Reported awareness of tobacco advertising and promotion in China compared to Thailand, Australia and the USA
- L Li1,
- H-H Yong1,
- R Borland1,
- G T Fong2,3,
- M E Thompson4,
- Y Jiang5,
- Y Yang5,
- B Sirirassamee6,
- G Hastings7,
- F Harris8
- 1VicHealth Centre for Tobacco Control, The Cancer Council Victoria, Melbourne, Victoria, Australia
- 2Department of Psychology, University of Waterloo, Waterloo, Ontario, Canada
- 3Ontario Institute for Cancer Research, Toronto, Ontario, Canada
- 4Department of Statistics and Actuarial Science, University of Waterloo, Waterloo, Ontario, Canada
- 5Center for Chronic and Non-communicable Disease Control and Prevention, Chinese Center for Disease Control and Prevention, Beijing, China
- 6Institute for Population and Social Research, Mahidol University, Bangkok, Thailand
- 7Institute for Social Marketing, University of Stirling, Stirling, UK
- 8The Open University Business School, Milton Keynes, UK
- Dr L Li, VicHealth Centre for Tobacco Control, The Cancer Council Victoria, 100 Drummond Street, Carlton, Victoria 3053, Australia;
- Received 31 July 2008
- Accepted 23 February 2009
- Published Online First 29 March 2009
Background: China currently does not have comprehensive laws or regulations on tobacco advertising and promotion, although it ratified the World Health Organization (WHO) Framework Convention on Tobacco Control (FCTC) in October 2005 and promised to ban all tobacco advertising by January 2011. Much effort is needed to monitor the current situation of tobacco advertising and promotion in China.
Objective: This study aims to examine levels of awareness of tobacco advertising and promotion among smokers in China as compared to other countries with different levels of restrictions.
Methods: One developing country (Thailand) and two developed countries (Australia and the USA) were selected for comparison. All four countries are part of the International Tobacco Control (ITC) Policy Evaluation Survey project. Between 2005 and 2006, parallel ITC surveys were conducted among adult smokers (at least smoked weekly) in China (n = 4763), Thailand (n = 2000), Australia (n = 1767) and the USA (n = 1780). Unprompted and prompted recall of noticing tobacco advertising and promotion were measured.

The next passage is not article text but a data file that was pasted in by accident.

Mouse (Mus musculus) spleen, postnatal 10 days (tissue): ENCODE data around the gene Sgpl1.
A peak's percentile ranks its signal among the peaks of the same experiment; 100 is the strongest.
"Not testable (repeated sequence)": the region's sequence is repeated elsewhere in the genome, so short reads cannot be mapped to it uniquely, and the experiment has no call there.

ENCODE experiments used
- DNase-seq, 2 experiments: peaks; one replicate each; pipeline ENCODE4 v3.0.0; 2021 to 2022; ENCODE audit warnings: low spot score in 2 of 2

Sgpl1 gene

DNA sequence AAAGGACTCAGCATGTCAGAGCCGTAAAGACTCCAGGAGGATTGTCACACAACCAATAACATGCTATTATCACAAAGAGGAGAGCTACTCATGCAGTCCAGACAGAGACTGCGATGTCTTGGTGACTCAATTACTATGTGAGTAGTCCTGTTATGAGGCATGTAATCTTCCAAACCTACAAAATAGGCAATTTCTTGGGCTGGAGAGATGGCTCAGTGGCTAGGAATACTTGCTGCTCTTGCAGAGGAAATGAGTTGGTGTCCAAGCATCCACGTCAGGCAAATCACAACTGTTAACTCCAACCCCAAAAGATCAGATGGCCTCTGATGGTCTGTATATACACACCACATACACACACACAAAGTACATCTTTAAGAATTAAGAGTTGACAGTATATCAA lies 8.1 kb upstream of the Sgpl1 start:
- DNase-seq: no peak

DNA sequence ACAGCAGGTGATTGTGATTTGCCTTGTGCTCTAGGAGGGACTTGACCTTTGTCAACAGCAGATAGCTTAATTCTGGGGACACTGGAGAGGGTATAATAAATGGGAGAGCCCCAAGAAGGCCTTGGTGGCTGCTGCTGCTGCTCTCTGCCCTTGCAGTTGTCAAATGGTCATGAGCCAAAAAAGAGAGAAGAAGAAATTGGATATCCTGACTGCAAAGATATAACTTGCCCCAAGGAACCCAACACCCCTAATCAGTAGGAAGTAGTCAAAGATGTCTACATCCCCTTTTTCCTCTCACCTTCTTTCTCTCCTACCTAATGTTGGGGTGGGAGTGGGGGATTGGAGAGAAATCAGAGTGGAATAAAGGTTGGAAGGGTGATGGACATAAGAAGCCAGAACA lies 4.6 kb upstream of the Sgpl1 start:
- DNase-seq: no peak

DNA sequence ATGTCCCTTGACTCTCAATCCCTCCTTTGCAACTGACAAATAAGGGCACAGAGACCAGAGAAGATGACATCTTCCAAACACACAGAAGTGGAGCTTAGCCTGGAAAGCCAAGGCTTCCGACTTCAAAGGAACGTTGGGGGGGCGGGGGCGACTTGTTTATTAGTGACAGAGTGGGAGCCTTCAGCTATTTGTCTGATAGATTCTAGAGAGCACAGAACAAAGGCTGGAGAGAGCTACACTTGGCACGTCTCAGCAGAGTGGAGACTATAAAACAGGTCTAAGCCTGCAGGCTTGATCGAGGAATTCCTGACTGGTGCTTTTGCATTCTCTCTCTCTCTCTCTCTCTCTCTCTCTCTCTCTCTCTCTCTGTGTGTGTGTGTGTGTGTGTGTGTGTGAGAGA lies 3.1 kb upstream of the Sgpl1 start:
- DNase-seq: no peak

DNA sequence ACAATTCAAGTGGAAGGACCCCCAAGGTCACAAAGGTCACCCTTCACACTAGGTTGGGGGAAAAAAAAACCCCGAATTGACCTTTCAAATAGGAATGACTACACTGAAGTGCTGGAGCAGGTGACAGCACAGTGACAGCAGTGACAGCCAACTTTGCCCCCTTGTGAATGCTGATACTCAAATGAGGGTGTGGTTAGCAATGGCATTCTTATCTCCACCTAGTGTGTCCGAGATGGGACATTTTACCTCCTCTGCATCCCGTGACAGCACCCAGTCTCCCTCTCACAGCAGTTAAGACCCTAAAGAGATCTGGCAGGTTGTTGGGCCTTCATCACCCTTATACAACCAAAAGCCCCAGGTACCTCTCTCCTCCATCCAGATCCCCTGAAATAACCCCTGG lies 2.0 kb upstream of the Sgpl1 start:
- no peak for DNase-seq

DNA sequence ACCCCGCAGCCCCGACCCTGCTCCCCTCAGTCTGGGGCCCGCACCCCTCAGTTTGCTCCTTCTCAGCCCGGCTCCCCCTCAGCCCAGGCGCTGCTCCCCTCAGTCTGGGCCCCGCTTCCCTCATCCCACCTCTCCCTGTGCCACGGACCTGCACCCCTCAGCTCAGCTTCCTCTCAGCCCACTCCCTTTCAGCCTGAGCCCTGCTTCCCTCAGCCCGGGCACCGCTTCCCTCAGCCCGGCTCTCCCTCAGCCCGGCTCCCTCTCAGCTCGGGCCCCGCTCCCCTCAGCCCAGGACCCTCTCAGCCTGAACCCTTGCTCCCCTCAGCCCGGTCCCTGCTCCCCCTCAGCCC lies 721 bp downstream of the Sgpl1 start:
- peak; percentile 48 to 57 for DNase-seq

Results: Chinese respondents reported noticing tobacco advertisements in a range of channels and venues, with highest exposure levels on television (34.5%), billboards (33.4%) and in stores (29.2%). A quarter of respondents noticed tobacco sponsorships, and a high level of awareness of promotion was reported. Cross-country comparison reveals that overall reported awareness was significantly higher in China than in Thailand (particularly) and Australia, but lower than in the USA.
Conclusions: There is a big gap between China and the better-performing countries such as Thailand and Australia regarding tobacco promotion restrictions. China needs to do more, including enhanced policy and more robust enforcement.
LL conducted the literature review, performed the data analysis, wrote most of the initial draft and coordinated input from other authors. H-HY helped to design the analytic strategy, provided input into the initial draft and edited subsequent drafts. RB conceived of the paper and articulated the broad framework for analysis. RB reviewed the data analysis strategy and provided comment on all drafts. GTF helped to design the study, was involved in instigating the study in all jurisdictions and provided detailed edits. MT helped to design the study, provided analytical suggestions and edited the manuscript. YJ and YY helped to design the ITC China survey, supervised the collection and management of the Chinese data and provided comments on drafts as well as ensuring the accuracy of the descriptions of the situation in China. BS supervised collection and management of the Thai data and provided input into the description of the Thai context. GH and FH provided overviews and detail on the arguments about the role of advertising and its measurement and comments on drafts.
Funding: The research reported in this paper was supported by grants P50 CA111236 and R01 CA100362 (Roswell Park Transdisciplinary Tobacco Use Research Center) from the US National Cancer Institute, Robert Wood Johnson Foundation (045734), Canadian Institutes for Health Research (57897 and 79551), National Health and Medical Research Council of Australia (265903 and 450110), Cancer Research UK (C312/A3726), Canadian Tobacco Control Research Initiative (014578), Center for Behavioural Research and Program Evaluation, National Cancer Institute of Canada/Canadian Cancer Society and Thai Health Promotion Foundation.
Competing interests: None.
Ethics approval: Ethical clearance for ITC study has been obtained for all ITC countries. In particular, there was clearance from the institutional review or research ethics boards from the University of Waterloo (Canada), Roswell Park Cancer Institute (USA), University of Strathclyde (UK), the Cancer Council Victoria (Australia), Mahidol University (Thailand) and the Chinese Center for Disease Control and Prevention.